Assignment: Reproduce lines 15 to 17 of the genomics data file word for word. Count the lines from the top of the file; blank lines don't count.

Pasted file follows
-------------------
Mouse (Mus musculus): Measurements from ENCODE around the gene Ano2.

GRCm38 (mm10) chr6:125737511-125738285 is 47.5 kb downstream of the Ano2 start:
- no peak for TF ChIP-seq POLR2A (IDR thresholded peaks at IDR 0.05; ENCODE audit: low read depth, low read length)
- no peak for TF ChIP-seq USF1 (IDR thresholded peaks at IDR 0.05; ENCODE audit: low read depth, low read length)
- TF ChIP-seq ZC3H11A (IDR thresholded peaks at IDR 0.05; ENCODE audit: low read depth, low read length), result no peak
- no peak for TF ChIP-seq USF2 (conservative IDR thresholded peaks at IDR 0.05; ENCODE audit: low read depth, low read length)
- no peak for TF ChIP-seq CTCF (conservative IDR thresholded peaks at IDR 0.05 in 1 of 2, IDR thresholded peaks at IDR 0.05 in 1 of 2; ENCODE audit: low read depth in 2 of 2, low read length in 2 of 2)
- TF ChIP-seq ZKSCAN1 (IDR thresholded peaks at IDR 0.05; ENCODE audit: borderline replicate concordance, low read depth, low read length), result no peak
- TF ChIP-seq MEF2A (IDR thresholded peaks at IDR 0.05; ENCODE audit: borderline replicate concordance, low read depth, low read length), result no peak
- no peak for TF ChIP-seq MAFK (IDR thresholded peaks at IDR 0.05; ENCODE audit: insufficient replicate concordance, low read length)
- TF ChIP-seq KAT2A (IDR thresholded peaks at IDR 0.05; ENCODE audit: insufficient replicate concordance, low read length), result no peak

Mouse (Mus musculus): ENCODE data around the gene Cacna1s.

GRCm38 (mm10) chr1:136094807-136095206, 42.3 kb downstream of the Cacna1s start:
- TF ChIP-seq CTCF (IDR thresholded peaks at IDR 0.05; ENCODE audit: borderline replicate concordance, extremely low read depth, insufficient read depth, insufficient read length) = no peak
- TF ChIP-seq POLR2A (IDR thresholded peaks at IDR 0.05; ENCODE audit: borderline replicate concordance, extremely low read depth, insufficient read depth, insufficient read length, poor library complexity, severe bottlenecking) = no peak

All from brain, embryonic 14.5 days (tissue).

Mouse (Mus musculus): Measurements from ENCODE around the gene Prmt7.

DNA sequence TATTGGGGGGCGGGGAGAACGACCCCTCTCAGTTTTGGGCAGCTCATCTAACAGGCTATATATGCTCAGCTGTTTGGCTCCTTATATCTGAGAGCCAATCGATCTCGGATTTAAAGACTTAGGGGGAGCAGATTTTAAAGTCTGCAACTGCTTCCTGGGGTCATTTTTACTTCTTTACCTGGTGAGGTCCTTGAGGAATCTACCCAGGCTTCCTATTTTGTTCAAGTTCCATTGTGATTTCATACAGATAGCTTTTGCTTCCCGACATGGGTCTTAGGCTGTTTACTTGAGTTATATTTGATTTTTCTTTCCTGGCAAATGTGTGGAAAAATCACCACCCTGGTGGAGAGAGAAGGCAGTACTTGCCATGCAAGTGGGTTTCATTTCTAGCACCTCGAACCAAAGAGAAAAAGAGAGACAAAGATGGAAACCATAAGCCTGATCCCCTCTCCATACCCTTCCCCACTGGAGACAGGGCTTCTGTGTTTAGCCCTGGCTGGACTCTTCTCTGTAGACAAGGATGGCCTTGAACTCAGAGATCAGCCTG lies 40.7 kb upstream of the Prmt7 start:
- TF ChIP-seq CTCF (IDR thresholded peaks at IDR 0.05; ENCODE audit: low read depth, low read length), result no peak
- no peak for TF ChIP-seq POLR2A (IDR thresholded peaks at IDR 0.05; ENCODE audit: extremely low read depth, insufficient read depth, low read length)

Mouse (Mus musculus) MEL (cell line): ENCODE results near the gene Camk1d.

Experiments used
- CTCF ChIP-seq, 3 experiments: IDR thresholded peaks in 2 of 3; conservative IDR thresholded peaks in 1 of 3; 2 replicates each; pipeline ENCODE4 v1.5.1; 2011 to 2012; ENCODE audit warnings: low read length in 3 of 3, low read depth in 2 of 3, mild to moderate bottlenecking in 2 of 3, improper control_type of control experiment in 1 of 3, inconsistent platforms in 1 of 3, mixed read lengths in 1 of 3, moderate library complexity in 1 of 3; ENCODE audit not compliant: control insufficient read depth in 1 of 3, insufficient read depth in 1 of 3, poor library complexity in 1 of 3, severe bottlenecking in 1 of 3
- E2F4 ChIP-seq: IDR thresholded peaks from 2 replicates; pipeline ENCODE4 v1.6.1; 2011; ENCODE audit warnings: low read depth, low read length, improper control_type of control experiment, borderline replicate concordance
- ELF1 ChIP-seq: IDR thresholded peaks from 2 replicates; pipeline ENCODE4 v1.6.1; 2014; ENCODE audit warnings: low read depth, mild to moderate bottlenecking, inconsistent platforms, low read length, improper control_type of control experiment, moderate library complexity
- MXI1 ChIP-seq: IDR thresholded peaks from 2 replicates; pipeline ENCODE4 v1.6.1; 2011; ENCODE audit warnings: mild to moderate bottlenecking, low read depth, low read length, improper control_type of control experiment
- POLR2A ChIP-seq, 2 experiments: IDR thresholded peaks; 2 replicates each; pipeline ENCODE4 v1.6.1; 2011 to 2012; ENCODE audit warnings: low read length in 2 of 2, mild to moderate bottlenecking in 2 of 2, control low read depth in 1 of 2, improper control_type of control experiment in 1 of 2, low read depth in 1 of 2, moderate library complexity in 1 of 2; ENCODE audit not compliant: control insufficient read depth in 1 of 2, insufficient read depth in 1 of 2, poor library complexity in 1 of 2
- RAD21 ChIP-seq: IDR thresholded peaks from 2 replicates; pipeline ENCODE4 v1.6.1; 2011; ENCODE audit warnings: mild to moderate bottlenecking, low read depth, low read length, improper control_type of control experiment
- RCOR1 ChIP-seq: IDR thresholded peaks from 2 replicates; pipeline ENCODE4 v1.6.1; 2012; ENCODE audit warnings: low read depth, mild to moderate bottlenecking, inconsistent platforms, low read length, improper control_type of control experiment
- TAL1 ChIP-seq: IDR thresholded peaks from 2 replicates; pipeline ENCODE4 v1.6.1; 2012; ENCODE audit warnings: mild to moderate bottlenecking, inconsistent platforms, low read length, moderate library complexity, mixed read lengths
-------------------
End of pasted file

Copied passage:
- TF ChIP-seq POLR2A (IDR thresholded peaks at IDR 0.05; ENCODE audit: borderline replicate concordance, extremely low read depth, insufficient read depth, insufficient read length, poor library complexity, severe bottlenecking) = no peak

All from brain, embryonic 14.5 days (tissue).

Mouse (Mus musculus): Measurements from ENCODE around the gene Prmt7.